The hardest part with these memoirs is the effort to be honest – there is too great a divergence between my relatively unstained thinking, ideas and emotions, and my real treason, flight and the squalid, cowardly and ugly things I did to people in moments of panic or rage.

Robin Cook (Derek Raymond)
The Hidden Files

out of the labyrinth

January 18, 2018


The writing of Suarez (I was Dora Suarez), through plunging me into evil, became the cause of my seeking to purge what was evil in myself..If I had no guilt to purge I would not have known where the road to hell was, nor how to look for Dora. It was an 18 month journey during which the world of light was no stronger than my belief in it, but it was enough for myself and Dora to find our way back and out of the labyrinth. On my journey I left the world for the page, and the page of hell, and the hope for the return journey. I have returned. I crept terrified into a dark place and struck a light in another’s darkness and I have returned here with the knowledge that Dora’s agony among the lost is over. The squalid atrocity of her death has dropped away from her and she is freed, unlocked, no longer lost and dead to herself, which is what damnation is. That I have never known Dora in life, that she was just the face in a police photograph of a dead, anonymous girl whom I named Dora doesn’t matter; that she should have found her identity is what matters. What matters is that we met in the middle world where the living and the dead meet, and brought each other away from that lightless place.

Suarez was my atonement for 50 years’ indifference to the miserable state of this world; it was a terrible journey through my own guilt, and through the guilt of others.

Derek Raymond
The Hidden Files


Existence is sometimes what a forward artillery observer sees of enemy lines through field glasses. A distant and troubling view brought suddenly into focus with a wealth of obscene detail.

Derek Raymond

The Hidden Files

On Writing…

February 6, 2016


There is a part of me which, according to a lot of people who know me extremely well and who therefore can’t all be wrong, is reserved or cold; a part the other person, no matter how close to me, can never really reach.

I am afraid this not very flattering judgement is correct. A part of me is made up of a set of functions which enable me to write; it serves no other purpose that I can see. This part takes charge when I am at a keyboard, or even outdoors, or in the middle of doing something that ostensibly has nothing to do with writing. Agnes sometimes tells me that I am a good writer, but a little man; and it is true that during long periods I have no human passion except on paper. I have always had this problem, and it cripples a real-life close relationship. I try to lead a normal life, and respond to people, but I am often miles away; all at once, whatever I am doing becomes mechanical, I answer questions absentmindedly, am only half aware of what I am supposed to be doing, stop paying attention to the other person or do not understand what he is saying; this is because, for no reason, some thought has struck me, which I start trying to integrate with characters, situation, surroundings, dialogue. Mentally, I am already writing it down, trying to memorise it before it can get away, and the fact that I am not physically doing so makes me frustrated, irritable and unreasonable, impatient of being approached or interrupted.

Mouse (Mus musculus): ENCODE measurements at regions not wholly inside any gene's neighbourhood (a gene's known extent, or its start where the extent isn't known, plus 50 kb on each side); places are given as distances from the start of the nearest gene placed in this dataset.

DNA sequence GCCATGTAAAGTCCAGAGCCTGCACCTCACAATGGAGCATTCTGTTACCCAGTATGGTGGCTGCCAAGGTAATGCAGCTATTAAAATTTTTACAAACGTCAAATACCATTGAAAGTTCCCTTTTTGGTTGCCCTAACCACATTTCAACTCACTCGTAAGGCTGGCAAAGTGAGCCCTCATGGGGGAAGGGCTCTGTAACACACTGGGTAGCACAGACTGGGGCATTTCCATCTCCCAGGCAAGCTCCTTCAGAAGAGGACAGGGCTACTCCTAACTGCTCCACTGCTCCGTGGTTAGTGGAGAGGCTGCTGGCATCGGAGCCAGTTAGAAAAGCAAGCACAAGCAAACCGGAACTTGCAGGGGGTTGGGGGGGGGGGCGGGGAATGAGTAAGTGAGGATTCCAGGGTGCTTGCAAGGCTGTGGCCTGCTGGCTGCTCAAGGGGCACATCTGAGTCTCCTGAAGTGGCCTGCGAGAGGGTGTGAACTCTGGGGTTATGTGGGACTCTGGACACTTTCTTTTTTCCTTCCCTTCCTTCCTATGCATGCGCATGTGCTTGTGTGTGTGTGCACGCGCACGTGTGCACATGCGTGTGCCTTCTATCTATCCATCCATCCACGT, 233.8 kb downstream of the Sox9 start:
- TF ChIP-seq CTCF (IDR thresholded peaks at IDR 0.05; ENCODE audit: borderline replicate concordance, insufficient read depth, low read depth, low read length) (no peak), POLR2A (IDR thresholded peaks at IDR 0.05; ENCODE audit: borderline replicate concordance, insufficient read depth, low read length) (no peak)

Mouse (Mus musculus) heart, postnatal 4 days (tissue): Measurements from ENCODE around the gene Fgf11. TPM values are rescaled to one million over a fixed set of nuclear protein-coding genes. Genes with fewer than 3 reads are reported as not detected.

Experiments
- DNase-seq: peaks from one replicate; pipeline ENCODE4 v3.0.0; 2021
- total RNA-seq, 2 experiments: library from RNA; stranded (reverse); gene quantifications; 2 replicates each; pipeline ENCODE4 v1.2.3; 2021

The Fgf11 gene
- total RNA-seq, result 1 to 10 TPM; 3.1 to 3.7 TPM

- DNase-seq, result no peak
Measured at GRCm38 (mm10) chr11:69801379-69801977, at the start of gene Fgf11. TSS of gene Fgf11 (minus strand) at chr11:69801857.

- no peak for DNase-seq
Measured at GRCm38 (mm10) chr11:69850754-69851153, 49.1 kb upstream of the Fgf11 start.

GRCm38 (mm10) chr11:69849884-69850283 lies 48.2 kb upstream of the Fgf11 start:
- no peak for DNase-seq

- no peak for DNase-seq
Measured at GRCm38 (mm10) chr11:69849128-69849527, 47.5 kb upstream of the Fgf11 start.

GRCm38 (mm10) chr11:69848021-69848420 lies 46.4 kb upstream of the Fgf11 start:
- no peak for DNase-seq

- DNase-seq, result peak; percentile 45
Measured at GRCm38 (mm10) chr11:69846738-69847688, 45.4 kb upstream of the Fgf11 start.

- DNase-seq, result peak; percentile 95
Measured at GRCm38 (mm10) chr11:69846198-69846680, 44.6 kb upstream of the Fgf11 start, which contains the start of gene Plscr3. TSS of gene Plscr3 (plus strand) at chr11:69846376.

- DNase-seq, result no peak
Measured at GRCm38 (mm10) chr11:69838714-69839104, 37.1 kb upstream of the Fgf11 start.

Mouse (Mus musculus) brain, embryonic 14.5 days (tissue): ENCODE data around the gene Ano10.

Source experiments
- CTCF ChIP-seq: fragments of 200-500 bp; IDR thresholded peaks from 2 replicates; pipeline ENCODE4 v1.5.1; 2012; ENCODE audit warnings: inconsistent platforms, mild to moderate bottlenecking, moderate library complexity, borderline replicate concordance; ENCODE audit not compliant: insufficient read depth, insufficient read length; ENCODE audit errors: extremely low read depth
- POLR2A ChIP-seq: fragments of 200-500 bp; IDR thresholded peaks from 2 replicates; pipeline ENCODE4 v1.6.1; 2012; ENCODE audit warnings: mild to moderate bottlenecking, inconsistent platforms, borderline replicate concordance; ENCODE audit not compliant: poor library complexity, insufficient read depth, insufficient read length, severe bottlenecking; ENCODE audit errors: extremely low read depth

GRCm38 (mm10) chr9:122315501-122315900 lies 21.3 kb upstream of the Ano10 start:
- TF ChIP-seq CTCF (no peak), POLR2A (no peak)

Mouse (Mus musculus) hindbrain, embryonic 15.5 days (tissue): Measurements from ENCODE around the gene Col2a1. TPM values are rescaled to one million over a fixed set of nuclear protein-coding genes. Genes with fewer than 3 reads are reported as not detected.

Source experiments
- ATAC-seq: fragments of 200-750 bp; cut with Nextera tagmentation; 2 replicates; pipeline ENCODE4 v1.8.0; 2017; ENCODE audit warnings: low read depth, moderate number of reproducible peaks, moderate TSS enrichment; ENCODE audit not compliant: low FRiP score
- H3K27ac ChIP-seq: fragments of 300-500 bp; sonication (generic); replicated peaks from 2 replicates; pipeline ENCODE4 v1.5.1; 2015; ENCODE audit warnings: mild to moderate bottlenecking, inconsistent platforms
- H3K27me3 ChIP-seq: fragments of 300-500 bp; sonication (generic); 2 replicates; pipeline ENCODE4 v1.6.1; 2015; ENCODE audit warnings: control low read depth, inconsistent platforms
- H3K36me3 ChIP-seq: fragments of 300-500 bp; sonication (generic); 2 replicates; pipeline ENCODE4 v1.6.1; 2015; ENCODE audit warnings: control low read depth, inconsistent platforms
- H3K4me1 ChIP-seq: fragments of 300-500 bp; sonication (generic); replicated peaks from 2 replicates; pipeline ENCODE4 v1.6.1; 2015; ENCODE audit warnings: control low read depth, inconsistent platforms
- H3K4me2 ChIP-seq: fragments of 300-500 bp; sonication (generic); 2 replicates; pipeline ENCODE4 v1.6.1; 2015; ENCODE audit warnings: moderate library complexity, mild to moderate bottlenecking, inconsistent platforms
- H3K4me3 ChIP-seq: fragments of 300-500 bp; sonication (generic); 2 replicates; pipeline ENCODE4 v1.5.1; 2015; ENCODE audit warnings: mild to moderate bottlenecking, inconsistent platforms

There is only one image that I can offer to help explain this syndrome. My behaviour at such times reminds me of this computer I’m writing on now and its array of hidden files, files which hold the functions that make it the subtle and flexible machine it is, memory, comparison, exchange, replace, obliterate, restore. These files are written in symbolic language, and even if the viewer could understand them when they were shown to him, they never are shown, because the machine knows that it is not necessary to show them, except to an expert, who has his own access to the hidden files if for instance the machine breaks down. Like the computer, the writer’s performance is judged on the final, visible quality of his output rather than the obscure, cryptic processes that contributed to it.

In love, though, the other, in order to know the whole person, needs access to all of him, including his hidden files; but the subject often cannot reveal them. This is unfortunately the case with me. Outwardly I’m open, and genuinely as far as it goes, which is all the way up to the hidden files. I appear to be the most accessible person you could meet. I think most of my friends would agree with that. The change that I undergo while I am writing disturbs the other; disappointment or anger replaces love as he discovers that the gap between appearance and reality is very wide indeed I apparently become the complete reverse of what the other thought I was.

I think a genuine human problem is that people are so used to living with themselves that they often fail to realise how bizarre they appear to others; anyway, I know that that is true of me. I am less egocentric than subject to an obsession; while the fit is on me everything and everyone else is allowed to slide. I’m parked in a siding while the express roars through. While I’m writing I write absolutely: on the other hand, when I am not writing, I do absolutely no work at all – which in turn worries the other, and justifiably, as deeply as its opposite mood does. When the other realises that the clue to this mode of behaviour lies in the hidden files, he feels that his need for access to those files is all the greater. The relationship is in peril and he must inspect them. But in my case the hidden files cannot be inspected; I have not the means to reveal them.

Derek Raymond
The Hidden Files